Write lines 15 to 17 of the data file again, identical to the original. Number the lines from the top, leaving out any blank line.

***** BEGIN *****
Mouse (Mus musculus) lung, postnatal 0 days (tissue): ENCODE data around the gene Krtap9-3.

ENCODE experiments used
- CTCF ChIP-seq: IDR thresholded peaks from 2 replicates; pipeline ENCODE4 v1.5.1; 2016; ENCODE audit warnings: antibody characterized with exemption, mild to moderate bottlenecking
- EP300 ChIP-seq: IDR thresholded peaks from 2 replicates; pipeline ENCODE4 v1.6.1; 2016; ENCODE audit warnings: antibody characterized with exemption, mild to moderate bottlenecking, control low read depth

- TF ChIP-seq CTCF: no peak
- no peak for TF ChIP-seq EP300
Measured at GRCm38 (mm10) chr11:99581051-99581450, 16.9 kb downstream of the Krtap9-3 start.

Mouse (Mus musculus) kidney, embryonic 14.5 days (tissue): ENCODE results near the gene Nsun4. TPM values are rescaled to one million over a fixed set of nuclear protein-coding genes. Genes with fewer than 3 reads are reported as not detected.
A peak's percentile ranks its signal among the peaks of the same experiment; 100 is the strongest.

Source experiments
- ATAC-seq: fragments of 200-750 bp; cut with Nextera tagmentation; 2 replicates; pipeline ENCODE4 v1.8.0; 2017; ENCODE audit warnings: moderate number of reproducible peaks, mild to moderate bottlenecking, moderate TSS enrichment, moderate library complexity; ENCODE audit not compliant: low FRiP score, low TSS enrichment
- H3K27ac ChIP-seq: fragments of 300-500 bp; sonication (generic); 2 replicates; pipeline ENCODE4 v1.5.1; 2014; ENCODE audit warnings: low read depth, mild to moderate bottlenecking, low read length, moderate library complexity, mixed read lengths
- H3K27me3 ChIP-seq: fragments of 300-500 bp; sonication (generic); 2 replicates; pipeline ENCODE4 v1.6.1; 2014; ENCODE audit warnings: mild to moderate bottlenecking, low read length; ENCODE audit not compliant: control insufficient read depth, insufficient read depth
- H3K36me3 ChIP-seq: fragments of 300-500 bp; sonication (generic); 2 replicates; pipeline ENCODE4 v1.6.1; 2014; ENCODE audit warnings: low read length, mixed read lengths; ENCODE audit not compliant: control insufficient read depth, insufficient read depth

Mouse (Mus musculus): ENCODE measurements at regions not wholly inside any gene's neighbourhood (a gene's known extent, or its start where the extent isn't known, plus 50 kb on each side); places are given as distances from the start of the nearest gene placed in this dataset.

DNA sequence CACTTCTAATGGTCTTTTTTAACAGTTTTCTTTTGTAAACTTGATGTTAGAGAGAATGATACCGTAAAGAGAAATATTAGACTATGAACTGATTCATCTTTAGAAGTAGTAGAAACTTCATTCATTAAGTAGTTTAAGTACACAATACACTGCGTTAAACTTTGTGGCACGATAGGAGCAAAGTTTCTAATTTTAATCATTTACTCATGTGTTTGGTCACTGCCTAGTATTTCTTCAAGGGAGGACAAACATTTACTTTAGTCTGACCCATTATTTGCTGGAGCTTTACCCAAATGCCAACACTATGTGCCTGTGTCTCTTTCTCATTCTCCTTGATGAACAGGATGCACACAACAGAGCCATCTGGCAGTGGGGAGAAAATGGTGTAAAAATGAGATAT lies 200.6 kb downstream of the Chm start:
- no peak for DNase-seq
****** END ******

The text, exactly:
Mouse (Mus musculus): ENCODE measurements at regions not wholly inside any gene's neighbourhood (a gene's known extent, or its start where the extent isn't known, plus 50 kb on each side); places are given as distances from the start of the nearest gene placed in this dataset.

DNA sequence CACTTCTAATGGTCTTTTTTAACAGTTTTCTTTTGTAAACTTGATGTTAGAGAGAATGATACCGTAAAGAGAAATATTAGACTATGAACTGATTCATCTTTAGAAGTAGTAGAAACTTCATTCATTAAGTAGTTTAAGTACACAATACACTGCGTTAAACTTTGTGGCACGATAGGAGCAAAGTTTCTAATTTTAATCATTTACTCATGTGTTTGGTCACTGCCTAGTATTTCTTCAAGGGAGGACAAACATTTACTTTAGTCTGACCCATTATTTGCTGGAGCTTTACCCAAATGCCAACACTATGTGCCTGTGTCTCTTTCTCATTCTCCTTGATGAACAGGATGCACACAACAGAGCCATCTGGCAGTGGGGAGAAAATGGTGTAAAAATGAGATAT lies 200.6 kb downstream of the Chm start:
- no peak for DNase-seq